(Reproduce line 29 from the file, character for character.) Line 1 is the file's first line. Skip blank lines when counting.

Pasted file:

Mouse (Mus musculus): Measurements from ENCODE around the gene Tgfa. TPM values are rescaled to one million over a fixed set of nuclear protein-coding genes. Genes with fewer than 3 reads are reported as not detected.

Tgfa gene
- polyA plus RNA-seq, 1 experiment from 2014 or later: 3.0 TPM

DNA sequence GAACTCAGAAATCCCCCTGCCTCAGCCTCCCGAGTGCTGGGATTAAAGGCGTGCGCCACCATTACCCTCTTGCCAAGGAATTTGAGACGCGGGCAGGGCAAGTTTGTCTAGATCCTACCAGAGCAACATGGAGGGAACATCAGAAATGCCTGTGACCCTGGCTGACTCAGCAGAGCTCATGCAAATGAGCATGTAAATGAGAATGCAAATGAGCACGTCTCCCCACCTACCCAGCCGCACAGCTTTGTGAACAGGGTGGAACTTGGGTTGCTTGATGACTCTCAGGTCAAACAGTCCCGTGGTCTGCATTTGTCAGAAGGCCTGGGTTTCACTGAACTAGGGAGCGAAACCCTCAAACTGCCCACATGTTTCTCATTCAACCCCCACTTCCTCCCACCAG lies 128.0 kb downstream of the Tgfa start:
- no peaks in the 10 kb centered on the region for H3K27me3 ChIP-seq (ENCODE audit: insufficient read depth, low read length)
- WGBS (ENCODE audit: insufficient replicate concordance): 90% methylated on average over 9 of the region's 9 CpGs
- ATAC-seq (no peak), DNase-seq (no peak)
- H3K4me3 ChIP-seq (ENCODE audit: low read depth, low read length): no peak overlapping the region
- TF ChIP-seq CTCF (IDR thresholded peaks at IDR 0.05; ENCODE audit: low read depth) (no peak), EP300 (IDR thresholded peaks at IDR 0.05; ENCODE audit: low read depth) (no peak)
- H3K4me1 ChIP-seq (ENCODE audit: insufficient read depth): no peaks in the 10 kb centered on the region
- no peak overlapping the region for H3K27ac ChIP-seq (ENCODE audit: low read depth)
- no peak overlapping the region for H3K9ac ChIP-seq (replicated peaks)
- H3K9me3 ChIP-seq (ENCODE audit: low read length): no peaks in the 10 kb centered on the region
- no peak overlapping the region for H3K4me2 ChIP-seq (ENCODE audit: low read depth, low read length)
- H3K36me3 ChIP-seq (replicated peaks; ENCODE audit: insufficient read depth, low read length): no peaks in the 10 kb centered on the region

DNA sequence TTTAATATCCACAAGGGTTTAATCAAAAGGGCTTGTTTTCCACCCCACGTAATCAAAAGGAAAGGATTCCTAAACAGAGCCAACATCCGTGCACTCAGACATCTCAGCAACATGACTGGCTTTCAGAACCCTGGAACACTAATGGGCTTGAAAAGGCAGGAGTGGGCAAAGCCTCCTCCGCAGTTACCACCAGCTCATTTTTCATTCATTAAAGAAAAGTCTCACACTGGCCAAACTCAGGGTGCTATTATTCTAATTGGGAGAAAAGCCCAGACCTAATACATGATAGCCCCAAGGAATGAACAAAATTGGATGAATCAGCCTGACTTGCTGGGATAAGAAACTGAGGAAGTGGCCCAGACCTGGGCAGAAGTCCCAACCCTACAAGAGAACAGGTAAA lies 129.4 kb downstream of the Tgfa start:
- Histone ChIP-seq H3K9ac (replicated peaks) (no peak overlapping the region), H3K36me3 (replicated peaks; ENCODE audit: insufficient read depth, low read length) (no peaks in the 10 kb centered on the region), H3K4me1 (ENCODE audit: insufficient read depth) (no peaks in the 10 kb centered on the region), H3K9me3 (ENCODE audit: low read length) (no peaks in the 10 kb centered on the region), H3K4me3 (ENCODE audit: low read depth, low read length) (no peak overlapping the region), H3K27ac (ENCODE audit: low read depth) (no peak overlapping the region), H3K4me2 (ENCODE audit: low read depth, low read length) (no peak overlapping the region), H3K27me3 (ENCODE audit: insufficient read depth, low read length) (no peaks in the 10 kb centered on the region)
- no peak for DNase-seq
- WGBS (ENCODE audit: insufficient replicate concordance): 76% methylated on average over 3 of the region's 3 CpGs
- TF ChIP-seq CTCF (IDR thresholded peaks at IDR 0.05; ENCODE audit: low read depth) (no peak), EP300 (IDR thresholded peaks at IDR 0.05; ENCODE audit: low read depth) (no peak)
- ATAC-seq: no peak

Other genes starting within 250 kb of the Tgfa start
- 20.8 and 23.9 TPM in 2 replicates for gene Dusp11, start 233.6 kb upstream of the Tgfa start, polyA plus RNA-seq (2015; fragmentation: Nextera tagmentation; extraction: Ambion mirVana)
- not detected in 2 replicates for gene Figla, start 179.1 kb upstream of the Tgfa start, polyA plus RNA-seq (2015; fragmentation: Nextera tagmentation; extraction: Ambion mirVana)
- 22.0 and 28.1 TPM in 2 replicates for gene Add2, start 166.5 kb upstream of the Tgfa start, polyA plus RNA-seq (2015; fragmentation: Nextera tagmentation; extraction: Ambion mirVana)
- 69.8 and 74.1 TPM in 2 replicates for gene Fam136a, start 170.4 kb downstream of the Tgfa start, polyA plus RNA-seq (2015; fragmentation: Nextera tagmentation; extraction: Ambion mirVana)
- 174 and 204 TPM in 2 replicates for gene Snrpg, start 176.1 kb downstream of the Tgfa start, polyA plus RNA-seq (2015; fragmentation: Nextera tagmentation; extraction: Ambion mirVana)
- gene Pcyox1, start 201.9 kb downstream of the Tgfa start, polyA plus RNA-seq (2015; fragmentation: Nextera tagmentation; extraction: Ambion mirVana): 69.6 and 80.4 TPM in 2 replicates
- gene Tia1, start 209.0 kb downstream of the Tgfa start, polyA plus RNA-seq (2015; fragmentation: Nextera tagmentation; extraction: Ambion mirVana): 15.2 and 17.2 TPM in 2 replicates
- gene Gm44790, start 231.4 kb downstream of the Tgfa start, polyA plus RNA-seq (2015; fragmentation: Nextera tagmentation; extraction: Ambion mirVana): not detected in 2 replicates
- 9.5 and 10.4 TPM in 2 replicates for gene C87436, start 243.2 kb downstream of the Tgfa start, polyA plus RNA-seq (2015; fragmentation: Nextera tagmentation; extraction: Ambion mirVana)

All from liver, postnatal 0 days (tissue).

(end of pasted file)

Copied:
- gene Tia1, start 209.0 kb downstream of the Tgfa start, polyA plus RNA-seq (2015; fragmentation: Nextera tagmentation; extraction: Ambion mirVana): 15.2 and 17.2 TPM in 2 replicates